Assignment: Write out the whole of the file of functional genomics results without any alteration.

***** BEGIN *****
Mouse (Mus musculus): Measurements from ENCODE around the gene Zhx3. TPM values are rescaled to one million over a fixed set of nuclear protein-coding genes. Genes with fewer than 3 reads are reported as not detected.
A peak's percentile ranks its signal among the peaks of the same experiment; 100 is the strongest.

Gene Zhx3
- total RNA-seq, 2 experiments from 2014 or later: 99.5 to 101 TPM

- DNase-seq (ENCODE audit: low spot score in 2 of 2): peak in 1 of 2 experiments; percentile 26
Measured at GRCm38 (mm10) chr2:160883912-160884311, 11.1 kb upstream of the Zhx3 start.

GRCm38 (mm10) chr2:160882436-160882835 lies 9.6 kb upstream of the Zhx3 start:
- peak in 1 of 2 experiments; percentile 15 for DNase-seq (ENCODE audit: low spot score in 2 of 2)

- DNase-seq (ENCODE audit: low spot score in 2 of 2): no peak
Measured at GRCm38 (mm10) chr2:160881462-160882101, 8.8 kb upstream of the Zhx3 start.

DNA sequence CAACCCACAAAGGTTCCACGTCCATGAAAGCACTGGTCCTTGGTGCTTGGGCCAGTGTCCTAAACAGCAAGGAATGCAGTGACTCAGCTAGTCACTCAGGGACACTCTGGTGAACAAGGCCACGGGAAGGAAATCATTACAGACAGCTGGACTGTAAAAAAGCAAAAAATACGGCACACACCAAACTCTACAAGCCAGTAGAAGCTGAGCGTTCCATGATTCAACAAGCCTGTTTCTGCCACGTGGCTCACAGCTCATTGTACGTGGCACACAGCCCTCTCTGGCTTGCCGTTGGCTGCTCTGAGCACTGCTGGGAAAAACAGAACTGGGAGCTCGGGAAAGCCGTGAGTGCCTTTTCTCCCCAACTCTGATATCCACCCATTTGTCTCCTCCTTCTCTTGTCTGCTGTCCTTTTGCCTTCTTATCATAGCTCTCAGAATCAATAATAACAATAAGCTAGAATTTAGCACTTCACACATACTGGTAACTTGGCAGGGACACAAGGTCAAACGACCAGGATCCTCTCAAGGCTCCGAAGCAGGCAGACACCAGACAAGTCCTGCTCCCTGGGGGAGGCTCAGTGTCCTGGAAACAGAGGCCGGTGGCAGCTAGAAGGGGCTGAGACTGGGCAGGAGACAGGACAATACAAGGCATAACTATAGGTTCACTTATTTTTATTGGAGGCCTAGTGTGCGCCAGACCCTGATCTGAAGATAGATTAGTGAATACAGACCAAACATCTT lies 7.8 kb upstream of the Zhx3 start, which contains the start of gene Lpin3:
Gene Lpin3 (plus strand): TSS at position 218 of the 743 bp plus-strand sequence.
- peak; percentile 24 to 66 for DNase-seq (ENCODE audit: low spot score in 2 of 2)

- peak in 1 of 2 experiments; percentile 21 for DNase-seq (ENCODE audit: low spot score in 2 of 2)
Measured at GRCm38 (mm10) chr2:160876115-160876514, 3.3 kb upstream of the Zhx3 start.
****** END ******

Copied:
Mouse (Mus musculus): Measurements from ENCODE around the gene Zhx3. TPM values are rescaled to one million over a fixed set of nuclear protein-coding genes. Genes with fewer than 3 reads are reported as not detected.
A peak's percentile ranks its signal among the peaks of the same experiment; 100 is the strongest.

Gene Zhx3
- total RNA-seq, 2 experiments from 2014 or later: 99.5 to 101 TPM

- DNase-seq (ENCODE audit: low spot score in 2 of 2): peak in 1 of 2 experiments; percentile 26
Measured at GRCm38 (mm10) chr2:160883912-160884311, 11.1 kb upstream of the Zhx3 start.

GRCm38 (mm10) chr2:160882436-160882835 lies 9.6 kb upstream of the Zhx3 start:
- peak in 1 of 2 experiments; percentile 15 for DNase-seq (ENCODE audit: low spot score in 2 of 2)

- DNase-seq (ENCODE audit: low spot score in 2 of 2): no peak
Measured at GRCm38 (mm10) chr2:160881462-160882101, 8.8 kb upstream of the Zhx3 start.

DNA sequence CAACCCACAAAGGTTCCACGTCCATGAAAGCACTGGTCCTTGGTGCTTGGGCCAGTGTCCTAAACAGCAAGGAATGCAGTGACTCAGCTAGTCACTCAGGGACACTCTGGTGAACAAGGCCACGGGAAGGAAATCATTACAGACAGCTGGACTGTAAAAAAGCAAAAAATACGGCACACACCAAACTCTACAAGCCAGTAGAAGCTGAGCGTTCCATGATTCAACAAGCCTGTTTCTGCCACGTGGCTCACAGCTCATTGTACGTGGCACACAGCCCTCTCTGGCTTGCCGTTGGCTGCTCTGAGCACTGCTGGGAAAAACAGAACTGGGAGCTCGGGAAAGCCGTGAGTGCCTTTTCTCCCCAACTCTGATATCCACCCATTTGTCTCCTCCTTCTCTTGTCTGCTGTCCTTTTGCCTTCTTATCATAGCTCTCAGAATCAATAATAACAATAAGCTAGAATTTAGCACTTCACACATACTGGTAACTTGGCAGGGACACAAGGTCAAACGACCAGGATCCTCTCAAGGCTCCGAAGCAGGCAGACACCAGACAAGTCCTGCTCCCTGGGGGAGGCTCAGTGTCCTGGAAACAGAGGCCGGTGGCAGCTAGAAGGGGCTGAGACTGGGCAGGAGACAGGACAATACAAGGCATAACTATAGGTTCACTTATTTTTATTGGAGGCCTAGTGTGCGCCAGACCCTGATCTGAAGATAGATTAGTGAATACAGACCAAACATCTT lies 7.8 kb upstream of the Zhx3 start, which contains the start of gene Lpin3:
Gene Lpin3 (plus strand): TSS at position 218 of the 743 bp plus-strand sequence.
- peak; percentile 24 to 66 for DNase-seq (ENCODE audit: low spot score in 2 of 2)

- peak in 1 of 2 experiments; percentile 21 for DNase-seq (ENCODE audit: low spot score in 2 of 2)
Measured at GRCm38 (mm10) chr2:160876115-160876514, 3.3 kb upstream of the Zhx3 start.